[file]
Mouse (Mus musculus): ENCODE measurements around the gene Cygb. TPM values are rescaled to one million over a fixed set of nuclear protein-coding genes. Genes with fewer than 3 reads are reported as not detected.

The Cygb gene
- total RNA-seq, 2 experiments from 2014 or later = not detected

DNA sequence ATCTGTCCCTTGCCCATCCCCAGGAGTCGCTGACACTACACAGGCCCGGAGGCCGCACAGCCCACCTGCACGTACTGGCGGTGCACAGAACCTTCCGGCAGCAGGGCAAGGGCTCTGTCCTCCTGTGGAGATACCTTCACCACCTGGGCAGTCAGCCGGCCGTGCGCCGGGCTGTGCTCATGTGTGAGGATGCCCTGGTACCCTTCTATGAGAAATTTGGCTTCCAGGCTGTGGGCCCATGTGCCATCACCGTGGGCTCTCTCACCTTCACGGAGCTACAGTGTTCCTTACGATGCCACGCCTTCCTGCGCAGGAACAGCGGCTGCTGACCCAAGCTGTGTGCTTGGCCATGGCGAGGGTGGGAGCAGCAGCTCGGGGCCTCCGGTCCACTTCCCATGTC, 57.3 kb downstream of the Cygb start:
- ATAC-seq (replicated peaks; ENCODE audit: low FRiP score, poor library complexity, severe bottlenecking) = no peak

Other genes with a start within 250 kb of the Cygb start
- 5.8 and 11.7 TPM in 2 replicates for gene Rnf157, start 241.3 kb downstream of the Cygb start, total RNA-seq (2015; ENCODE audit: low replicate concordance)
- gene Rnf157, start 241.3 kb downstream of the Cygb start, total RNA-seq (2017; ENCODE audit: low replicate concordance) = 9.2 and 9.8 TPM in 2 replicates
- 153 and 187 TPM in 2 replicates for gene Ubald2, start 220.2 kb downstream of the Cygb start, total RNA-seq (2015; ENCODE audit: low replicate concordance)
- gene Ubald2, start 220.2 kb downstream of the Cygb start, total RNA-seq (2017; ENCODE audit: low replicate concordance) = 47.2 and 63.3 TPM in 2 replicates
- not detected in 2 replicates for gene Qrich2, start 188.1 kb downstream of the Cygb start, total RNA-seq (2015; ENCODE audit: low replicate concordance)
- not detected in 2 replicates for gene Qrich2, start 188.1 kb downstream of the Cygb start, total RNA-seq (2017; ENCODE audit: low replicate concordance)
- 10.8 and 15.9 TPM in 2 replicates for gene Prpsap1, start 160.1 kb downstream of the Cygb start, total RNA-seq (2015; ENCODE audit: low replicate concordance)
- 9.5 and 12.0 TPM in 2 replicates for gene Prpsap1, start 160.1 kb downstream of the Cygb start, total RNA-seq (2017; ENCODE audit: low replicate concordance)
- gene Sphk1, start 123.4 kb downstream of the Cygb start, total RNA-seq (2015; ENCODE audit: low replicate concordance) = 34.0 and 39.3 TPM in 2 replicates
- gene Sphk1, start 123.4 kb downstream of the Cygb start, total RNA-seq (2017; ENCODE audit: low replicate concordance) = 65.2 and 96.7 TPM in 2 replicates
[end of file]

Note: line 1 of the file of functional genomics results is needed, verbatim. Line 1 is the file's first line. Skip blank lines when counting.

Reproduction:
Mouse (Mus musculus): ENCODE measurements around the gene Cygb. TPM values are rescaled to one million over a fixed set of nuclear protein-coding genes. Genes with fewer than 3 reads are reported as not detected.